The Hollow Heart, by Viola di Grado - Book review: Each sentence lures us further into the flies and blood-filled dreamworld

Death – the inside story

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The Independent Culture

In her second novel, The Hollow Heart, the London-based, Italian author Viola di Grado embraces the gothic and macabre with relish. The narrator, Dorotea Giglio, is dead at the age of 25. She has killed herself by slitting her wrists in her bath and she embarks on a swirling, luminous journey into the afterlife. That we are convinced by this is testament to the hypnotic and mesmerising quality of Di Grado’s writing.

Dorotea observes the gloomy machinations of death – rigor mortis, putrefaction, oblivion – with deadpan coolness. A disembodied ghost, no longer part of the world, she clings on, unwilling to let go of her former life. Images of insects creeping under pale skin and long hair bring to mind a morbid, distinctly female, romanticism of death and self-destruction.

This eerie romanticism is firmly rooted in a hyper-contemporary world. Her  ex-boyfriend dumped her “in seven hundred characters”. A corpse is “just right for stirring pity on social media” and death is consolidated by the erasing of her Facebook profile. There is an obsession with the surface and curation of images that trails back to memories of life with a dysfunctional mother using her as a photographic model as a child.

The plot spirals inwards, tightly wound, and there is a confessional earnestness which can be unsettling and verges on an over-exposure of the self. By page 16 we have been introduced to three abandonments. Father issues are displayed almost proudly. There is much talk of anti-depressants.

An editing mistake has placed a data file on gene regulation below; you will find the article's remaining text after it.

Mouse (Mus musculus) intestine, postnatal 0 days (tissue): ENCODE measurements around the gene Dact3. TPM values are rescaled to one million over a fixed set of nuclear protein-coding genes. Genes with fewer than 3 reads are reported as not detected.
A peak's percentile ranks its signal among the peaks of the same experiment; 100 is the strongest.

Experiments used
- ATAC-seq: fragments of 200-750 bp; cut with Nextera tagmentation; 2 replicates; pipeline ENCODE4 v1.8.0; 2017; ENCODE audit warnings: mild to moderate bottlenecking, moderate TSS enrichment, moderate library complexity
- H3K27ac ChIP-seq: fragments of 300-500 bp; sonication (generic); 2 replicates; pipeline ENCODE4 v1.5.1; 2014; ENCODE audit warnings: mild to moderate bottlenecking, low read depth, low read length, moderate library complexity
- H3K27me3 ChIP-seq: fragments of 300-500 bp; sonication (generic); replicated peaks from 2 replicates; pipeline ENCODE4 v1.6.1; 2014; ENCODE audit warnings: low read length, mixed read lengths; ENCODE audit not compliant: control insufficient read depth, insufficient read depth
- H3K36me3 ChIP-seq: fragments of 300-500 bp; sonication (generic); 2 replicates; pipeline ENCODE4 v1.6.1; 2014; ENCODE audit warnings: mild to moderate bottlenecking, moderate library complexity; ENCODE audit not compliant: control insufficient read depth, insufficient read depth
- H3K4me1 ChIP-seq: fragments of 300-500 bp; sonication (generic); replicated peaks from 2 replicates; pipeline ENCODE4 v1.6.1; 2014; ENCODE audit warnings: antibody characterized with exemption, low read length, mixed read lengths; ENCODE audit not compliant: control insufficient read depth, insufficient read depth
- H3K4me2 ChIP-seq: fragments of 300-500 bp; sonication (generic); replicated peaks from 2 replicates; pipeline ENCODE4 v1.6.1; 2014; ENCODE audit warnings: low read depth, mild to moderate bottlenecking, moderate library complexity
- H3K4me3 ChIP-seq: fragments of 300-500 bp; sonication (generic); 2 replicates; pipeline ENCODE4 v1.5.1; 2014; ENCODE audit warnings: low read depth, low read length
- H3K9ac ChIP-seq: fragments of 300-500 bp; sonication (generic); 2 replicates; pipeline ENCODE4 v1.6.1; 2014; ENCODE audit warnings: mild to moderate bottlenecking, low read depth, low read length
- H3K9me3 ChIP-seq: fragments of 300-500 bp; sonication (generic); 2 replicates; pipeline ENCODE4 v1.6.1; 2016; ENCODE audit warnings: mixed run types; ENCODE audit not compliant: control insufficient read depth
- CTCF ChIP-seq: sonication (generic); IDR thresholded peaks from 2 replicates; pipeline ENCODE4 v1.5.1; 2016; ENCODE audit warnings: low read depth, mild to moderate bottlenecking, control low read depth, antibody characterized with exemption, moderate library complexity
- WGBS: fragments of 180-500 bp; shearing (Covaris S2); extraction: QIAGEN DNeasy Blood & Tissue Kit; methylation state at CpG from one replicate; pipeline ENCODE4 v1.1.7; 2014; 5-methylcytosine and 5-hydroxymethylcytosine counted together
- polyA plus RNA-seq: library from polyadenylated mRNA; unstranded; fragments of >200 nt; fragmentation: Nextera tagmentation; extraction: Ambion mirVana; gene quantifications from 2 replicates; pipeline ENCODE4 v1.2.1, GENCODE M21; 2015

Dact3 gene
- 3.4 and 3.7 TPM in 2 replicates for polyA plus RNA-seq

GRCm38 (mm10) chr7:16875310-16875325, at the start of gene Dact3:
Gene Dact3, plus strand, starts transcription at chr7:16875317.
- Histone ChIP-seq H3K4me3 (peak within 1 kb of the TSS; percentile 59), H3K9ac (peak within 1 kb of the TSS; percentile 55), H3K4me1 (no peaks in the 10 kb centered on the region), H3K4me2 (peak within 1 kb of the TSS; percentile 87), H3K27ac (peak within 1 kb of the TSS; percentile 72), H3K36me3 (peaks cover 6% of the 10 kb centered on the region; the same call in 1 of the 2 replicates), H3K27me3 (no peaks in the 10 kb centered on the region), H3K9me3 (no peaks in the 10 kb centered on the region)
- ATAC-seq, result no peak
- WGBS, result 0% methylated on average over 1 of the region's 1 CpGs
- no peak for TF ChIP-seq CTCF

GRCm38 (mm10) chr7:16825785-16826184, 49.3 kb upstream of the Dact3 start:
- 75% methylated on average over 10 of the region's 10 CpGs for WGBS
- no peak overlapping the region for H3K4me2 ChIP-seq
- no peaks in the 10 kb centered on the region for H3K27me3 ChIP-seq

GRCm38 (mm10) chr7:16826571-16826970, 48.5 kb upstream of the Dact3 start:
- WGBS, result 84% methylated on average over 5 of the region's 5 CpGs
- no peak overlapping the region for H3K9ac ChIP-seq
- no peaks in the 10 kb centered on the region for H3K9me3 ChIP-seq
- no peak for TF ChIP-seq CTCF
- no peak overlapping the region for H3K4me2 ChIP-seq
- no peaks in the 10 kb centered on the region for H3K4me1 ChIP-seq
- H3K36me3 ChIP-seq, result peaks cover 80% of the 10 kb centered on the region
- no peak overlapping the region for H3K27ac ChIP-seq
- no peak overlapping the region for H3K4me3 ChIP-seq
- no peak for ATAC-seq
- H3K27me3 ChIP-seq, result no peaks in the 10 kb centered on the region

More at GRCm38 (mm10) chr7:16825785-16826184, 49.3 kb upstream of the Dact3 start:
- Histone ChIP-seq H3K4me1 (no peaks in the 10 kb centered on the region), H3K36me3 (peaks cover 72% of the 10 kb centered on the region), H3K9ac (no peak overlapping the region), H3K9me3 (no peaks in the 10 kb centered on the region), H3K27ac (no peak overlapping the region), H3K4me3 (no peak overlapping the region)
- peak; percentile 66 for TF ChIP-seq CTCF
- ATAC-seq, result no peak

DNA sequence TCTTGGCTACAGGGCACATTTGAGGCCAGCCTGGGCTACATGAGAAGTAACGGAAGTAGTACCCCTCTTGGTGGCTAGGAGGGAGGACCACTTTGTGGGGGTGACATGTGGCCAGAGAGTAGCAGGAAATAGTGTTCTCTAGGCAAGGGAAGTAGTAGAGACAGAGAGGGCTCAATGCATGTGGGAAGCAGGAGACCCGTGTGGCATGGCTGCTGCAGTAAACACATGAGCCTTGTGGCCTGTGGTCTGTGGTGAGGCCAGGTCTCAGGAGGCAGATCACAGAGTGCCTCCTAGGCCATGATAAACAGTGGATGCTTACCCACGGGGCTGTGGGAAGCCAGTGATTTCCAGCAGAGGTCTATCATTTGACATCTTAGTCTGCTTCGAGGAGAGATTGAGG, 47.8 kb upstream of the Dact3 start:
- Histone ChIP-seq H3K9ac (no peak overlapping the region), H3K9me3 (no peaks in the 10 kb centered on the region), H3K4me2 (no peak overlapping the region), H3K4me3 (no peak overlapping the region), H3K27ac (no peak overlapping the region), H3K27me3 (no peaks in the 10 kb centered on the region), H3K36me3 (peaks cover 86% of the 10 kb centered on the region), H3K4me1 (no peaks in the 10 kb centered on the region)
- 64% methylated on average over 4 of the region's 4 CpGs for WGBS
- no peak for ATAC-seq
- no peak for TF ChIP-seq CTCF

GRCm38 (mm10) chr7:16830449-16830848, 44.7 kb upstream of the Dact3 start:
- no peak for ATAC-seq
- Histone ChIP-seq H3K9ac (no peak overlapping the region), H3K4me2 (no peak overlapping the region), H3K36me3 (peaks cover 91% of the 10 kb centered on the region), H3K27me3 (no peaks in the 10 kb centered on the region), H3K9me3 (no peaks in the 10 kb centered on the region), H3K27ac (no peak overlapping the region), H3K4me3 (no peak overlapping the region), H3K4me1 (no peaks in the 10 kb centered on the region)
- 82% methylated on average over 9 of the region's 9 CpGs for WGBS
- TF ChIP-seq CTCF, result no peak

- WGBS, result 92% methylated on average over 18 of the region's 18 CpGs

Ultimately, it is the writing that elevates this book. Quirky, crisp, with plenty of dark, clever humour: “My skeleton and I love each other. We’re in a kind of open relationship.” Peppered throughout are references to iconic female figures who form a constellation of dark angels responsible for guiding Dorotea towards suicide: Violet Trefusis, Amy Winehouse, Frieda Kahlo and Sinead O’Connor.

The novel is a fairy tale gone bad, with echoes of Angela Carter without the Postmodernism. At one point, Dorotea says of a programme flickering on the TV, “they were showing an American series with vampires or ghosts or young couples in love, it wasn’t clear yet”. The same can be said of The Hollow Heart. I am not sure if it is a literary young-adult novel wrapped in a ghost story, but in the end definitions don’t matter because the writing is pristine. Each sentence lures us further into the flies and blood-filled spirals of Di Grado’s dreamworld and, most importantly, we are willing to follow her.

Suzanne Joinson is the author of A Lady Cyclist's Guide to Kashgar